I had my first-ever proposal accepted at a conference in 2007. As a result, I received a small stipend from my graduate program to attend the Whole Language Umbrella (WLU) Literacies for All Summer Institute. I packed professional clothes, my computer, and handouts– then headed off to Louisville, Kentucky. I didn’t know anyone at the conference, so I introduced myself and chatted with anyone who seemed friendly (which was pretty much everyone!).
WLU was the first of many out-of-town literacy conferences I have attended and/or presented at in the past 12 years. Therefore, I’ve learned a few things about attending and navigating conferences. When thinking about attending a professional conference, consider doing the following things before, during, and after each conference you attend.
Obtain funding, if possible.
Conferences are expensive. I’ve had a few subsidized for me through the years, but most of the time I’ve paid for them out of my own pocket. Ask your principal or PTA president if there’s funding available to offset some of the expenses for attending a conference. Many administrators are willing to allocate some funds for conference attendance if you are presenting and/or agree to turnkey the information you learned at the conference to your colleagues.
If your school cannot assist with the cost, then go online and submit a mini-grant proposal on DonorsChoose. There’s a special professional development category, which allows teachers to request funds to attend a conference.
Book a hotel room early.
Whether you’re staying at the conference hotel or using AirBNB, you’ll want to book your room early. The sooner you book a room, the better the chances are that you’ll be within walking distance of the convention center.
Download the conference app.
- Allow for advance planning.
- Keep you up-to-date about scheduling changes.
- Provide you with an opportunity to be social. (Many conference apps are connected to social media, which provides you with the opportunity to interact with other conference goers.)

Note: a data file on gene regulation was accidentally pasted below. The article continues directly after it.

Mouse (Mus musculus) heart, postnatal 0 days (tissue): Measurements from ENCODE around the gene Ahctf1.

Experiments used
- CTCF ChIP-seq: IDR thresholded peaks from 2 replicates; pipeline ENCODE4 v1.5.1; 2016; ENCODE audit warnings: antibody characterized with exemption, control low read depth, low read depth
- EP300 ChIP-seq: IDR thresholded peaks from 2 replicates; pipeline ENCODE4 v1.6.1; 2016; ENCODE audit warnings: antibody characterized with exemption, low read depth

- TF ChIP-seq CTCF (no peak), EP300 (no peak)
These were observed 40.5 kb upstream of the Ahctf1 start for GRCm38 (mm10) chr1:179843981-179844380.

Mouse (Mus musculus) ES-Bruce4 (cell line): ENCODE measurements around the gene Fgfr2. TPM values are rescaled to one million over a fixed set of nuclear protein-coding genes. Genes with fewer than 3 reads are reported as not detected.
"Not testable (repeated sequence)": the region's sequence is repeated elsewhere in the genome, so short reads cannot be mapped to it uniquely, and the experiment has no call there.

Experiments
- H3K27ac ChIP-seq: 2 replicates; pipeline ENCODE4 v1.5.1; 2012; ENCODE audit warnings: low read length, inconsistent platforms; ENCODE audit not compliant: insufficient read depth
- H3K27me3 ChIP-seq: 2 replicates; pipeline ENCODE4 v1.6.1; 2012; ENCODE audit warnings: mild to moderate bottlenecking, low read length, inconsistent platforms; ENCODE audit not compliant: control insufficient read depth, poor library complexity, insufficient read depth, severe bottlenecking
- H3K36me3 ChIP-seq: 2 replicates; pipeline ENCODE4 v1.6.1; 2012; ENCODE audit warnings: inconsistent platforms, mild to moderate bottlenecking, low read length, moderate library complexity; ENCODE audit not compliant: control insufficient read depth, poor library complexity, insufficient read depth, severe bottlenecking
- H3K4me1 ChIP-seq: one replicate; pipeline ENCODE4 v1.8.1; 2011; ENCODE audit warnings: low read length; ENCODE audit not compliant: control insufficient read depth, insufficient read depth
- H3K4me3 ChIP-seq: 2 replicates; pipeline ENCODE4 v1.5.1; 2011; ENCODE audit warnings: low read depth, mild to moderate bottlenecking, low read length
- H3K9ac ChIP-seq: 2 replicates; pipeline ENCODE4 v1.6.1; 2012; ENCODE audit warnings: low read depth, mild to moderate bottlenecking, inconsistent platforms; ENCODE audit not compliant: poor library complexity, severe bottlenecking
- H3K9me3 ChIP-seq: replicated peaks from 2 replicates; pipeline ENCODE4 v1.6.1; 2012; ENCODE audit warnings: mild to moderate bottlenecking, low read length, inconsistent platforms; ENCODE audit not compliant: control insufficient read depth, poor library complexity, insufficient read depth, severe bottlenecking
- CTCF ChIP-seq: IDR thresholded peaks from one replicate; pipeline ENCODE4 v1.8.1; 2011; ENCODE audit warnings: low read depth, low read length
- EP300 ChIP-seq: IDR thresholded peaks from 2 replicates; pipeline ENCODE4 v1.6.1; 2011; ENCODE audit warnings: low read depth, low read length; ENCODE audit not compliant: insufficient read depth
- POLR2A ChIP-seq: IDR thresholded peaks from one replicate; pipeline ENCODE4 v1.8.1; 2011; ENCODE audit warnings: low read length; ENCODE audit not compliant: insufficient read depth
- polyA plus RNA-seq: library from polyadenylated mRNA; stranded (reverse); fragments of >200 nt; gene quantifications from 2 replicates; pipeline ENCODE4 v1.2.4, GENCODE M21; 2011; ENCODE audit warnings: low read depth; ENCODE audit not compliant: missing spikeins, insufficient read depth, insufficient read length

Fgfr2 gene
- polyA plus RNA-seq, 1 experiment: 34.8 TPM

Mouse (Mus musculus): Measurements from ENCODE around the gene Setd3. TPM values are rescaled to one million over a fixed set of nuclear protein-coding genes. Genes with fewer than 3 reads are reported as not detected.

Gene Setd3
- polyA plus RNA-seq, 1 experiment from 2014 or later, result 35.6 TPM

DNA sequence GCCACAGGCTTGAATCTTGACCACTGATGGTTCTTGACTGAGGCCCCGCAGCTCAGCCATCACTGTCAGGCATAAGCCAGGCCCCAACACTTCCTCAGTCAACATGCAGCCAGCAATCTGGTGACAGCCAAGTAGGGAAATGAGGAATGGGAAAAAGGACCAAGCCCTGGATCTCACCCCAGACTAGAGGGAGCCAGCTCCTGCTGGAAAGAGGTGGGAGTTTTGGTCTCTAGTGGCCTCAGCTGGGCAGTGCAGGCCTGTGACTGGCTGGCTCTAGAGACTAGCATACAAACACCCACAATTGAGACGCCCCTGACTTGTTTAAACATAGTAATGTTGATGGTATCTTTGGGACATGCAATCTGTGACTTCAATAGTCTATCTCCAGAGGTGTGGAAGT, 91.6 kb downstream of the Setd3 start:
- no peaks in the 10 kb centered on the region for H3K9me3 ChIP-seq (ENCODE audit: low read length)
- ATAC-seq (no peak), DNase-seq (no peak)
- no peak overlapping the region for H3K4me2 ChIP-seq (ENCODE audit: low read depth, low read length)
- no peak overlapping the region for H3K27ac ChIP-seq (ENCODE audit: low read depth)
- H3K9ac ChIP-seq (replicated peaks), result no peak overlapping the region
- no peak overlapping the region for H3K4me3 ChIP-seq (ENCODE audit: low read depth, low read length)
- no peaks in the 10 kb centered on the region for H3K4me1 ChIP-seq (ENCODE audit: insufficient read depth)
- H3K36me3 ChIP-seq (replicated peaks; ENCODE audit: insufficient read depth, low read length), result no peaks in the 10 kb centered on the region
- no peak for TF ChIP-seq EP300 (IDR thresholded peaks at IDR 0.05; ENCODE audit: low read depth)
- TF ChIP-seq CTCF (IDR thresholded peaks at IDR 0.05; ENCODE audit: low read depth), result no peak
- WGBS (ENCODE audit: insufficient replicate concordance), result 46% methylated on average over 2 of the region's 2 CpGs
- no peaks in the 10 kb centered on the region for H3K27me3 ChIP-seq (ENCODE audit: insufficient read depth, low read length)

Decide on sessions to attend ahead of time.Some conferences require attendees to sign up for sessions in advance, while others have sessions that are open. Since many rooms fill to capacity, it helps to have two alternate sessions you wish to attend picked out ahead of time. (It helps to select sessions in a nearby location so you can walk there quickly if your first choice is filled.)
Pack professional clothes, but dress comfortably.
It’s hard to make everyone happy when managing climate control for a room so dress in layers. Wear comfortable shoes, especially if the conference is being held at a large venue since you’ll likely be hoofing it between sessions.
Bring an extra bag FOR BOOKS.
If you’re reading this post, chances are you have a book addiction. Conferences are a fabulous place to pick up books for your classroom library or professional books to enhance your own learning. Most of the time publishers offer discounts to conference attendees. Rather than ship everything home in boxes, bring additional luggage so you can hand-carry everything home.
Prepare for the unexpected.
If you’re traveling from a city where there are flight delays and cancellations AND you think your checked bag may not make it on the same flight as you, then pack essential toiletries and one day’s worth of professional clothes in your carry-on bag. Arriving late at night in a new city means you won’t have the opportunity to shop for missing items if your luggage doesn’t make it.
Talk to people.
Conferences are a fabulous opportunity to meet and exchange ideas with educators. If you’re attending alone, then sit near someone in a meeting room rather than in the back row by yourself. Look for ways to start conversations with other attendees (e.g., set a goal of trying to meet one new person in each session you attend). Also, approach presenters at the end of the session to chat with them.
If you’re attending a conference with one or more people you know, then sit yourselves near someone who is sitting alone. Introduce yourselves. Strike up a conversation and you never know if it will lead to more insight or learning.